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East Idaho company's invention improving flows in area canals

By: John O'Connell
Published in Blog on  September 03, 2020

The AVR has helped the Aberdeen-Springfield Canal Co. in southeast Idaho rid its system of a troublesome weed, flowering rush.

By John O’Connell

Intermountain Farm and Ranch

ABERDEEN — For several decades, flowering rush remained a problem with no clear solution for the managers of the Aberdeen-Springfield Canal Co.

The aquatic weed, which first surfaced in the canal system in the 1960s, didn't respond to chemical controls; the company's mechanical control method of dredging the canal floor with a heavy chain only spread the weed to new areas.

At long last, the company's general manager, Steve Howser, said he has his flowering rush problem well under control, thanks to an invention developed in Chester, a small town located 6 miles northeast of St. Anthony.

The Aquatic Vegetation Rake, sold by Bill Fuchs with Maximized Water Management LLC, is now starting to make a splash with canal company managers from throughout the country.

Made to fit on an excavator, the AVR is a large rake with stainless steel rods forming a basket equipped with 12-inch steel teeth. It pulls aquatic vegetation up by the roots and allows water to drain quickly from the basket, leaving only vegetation inside.

"It's a huge success story," Howser said. "I can't say enough about how much money and time this implement has saved me over the years."

About 14 years ago, Howser hired Fuchs to remove soil from his canal beneath low bridges. After finishing, Fuchs asked Howser if there was anything else he could do to help. Howser challenged him to come up with a way to control his flowering rush.

The next year, Fuchs returned with a prototype of the AVR, demonstrating its effectiveness by ridding some of Howser's lateral canals of the weed. Howser jumped at the chance to buy a unit, and he later purchased a second AVR.

He sometimes helps smaller irrigation companies remove weeds. Howser also uses the AVR to rid his canal of trash and debris before he opens the gates to let in water at the start of the irrigation season.

"It saves me hundreds of man-hours every year. It returns our flow immediately," Howser said.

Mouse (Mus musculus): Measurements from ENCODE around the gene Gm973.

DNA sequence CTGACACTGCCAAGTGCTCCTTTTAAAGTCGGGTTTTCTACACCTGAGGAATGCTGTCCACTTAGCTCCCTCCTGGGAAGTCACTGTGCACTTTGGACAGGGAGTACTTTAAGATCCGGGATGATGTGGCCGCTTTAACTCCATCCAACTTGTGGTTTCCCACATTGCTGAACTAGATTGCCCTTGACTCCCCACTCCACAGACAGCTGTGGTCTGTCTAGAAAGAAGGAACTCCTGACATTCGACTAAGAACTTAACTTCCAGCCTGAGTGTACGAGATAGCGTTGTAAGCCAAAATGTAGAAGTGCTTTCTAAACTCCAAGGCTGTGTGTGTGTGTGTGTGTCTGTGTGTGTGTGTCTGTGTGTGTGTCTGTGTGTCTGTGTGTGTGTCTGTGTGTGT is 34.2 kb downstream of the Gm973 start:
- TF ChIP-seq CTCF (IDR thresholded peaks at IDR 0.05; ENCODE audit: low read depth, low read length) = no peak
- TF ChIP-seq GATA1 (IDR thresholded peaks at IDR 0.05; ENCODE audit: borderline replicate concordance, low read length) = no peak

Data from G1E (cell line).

Fuchs makes the devices, which are fabricated in Paul, in 8-, 10- and 12-foot sizes. He started working to develop the first unit in 2008. As the manager of a small Southeast Idaho canal with a limited budget, called Silkey Canal, Fuchs was the first to test the AVR in the field.

"I was disappointed in how we were cleaning and removing our aquatic vegetation and that we were disrupting the water flow," Fuchs said.

Fuchs has sold about 20 AVRS throughout the country, including to irrigators in Florida, South Carolina, New Mexico, Arizona and Montana.

He said other canal companies have tried making attachments for their excavators to clean their canals but have struggled with designs that were either too fragile, ineffective at uprooting vegetation or scooped out too much water along with the weeds and debris.

Fuchs said he did an AVR demonstration for some smaller canal companies in Firth and the innovation is starting to gain traction.

"It's simple and effective. It's one of those things that they wish they'd have thought of it," Fuchs said.

Fuchs said there are many other uses for the AVR beyond cleaning irrigation canals. An Oregon timber company, for example, uses it to clean debris from its log flume, and a Hawaii wildlife management area has applied for a grant to use AVRs to remove bulrush and water lettuce.

Fuchs has had three different engineering firms make modifications to the AVR and continues to make tweaks to improve its performance. He said it's easy to maintain and the teeth are simple to replace.

Unit costs range from $12,000 to $30,000, depending on size and features. Customers quickly recoup the investment, he said.

Fuchs said the device is also environmentally friendly, as it keeps pesticides out of waterways, and he is marketing it as the “green solution.”

"Big canal companies … can spend hundreds of thousands on herbicides every year," Howser said.


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